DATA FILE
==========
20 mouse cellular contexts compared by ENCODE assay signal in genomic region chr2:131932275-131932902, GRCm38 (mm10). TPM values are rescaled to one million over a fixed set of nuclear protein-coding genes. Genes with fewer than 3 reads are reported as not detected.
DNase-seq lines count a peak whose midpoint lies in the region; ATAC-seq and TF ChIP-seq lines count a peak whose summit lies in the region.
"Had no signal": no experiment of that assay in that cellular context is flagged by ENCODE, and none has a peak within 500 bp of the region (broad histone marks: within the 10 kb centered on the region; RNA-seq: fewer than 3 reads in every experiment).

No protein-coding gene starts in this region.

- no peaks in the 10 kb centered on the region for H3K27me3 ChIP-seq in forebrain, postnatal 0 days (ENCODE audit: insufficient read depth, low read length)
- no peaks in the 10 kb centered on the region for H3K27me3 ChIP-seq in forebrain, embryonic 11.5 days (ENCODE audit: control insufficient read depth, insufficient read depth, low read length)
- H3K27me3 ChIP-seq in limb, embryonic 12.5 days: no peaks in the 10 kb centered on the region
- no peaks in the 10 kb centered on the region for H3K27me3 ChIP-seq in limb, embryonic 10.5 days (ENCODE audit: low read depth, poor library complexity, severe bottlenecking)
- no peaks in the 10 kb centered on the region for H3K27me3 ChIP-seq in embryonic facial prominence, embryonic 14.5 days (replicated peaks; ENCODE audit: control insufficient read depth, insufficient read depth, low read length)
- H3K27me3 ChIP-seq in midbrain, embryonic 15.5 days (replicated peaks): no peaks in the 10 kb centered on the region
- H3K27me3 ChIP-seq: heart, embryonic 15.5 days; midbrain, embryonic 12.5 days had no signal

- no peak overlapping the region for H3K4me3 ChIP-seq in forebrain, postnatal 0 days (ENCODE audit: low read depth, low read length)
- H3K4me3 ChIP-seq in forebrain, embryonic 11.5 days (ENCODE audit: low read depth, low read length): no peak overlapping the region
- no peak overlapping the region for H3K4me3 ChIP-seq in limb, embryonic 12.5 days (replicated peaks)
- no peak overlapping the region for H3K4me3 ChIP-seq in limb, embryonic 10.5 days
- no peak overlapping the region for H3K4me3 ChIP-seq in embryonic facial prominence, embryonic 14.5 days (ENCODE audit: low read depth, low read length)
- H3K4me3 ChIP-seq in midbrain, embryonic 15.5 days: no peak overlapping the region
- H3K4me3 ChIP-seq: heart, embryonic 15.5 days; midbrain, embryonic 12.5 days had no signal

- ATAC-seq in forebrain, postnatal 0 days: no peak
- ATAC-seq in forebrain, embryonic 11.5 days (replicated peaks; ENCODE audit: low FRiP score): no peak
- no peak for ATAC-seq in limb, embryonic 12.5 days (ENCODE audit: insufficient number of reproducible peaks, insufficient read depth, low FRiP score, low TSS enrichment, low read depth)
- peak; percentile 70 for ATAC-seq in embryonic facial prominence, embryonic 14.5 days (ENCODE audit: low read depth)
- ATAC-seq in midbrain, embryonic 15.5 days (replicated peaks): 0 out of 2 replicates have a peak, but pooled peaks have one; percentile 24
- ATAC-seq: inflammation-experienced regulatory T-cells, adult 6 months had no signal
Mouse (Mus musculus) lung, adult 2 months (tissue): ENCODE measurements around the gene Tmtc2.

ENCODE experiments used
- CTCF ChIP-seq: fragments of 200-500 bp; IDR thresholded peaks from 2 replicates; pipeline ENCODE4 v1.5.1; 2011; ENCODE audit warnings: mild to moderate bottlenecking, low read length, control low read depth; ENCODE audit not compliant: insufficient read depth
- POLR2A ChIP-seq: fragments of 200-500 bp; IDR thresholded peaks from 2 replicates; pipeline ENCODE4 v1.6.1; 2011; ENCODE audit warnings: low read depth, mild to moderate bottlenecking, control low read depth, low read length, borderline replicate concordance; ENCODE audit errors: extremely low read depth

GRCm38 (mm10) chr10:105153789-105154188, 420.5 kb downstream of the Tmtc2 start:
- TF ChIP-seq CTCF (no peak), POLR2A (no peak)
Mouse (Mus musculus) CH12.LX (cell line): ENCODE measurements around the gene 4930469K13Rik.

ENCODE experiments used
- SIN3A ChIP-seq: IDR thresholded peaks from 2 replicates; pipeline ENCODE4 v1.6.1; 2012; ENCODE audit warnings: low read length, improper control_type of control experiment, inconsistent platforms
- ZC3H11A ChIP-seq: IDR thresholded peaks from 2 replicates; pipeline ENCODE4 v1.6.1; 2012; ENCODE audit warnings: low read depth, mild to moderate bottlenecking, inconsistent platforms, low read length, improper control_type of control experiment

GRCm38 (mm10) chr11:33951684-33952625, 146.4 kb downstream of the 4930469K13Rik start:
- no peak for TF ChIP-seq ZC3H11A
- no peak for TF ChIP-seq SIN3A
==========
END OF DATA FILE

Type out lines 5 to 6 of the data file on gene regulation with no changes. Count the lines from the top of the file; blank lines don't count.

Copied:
- no peaks in the 10 kb centered on the region for H3K27me3 ChIP-seq in forebrain, postnatal 0 days (ENCODE audit: insufficient read depth, low read length)
- no peaks in the 10 kb centered on the region for H3K27me3 ChIP-seq in forebrain, embryonic 11.5 days (ENCODE audit: control insufficient read depth, insufficient read depth, low read length)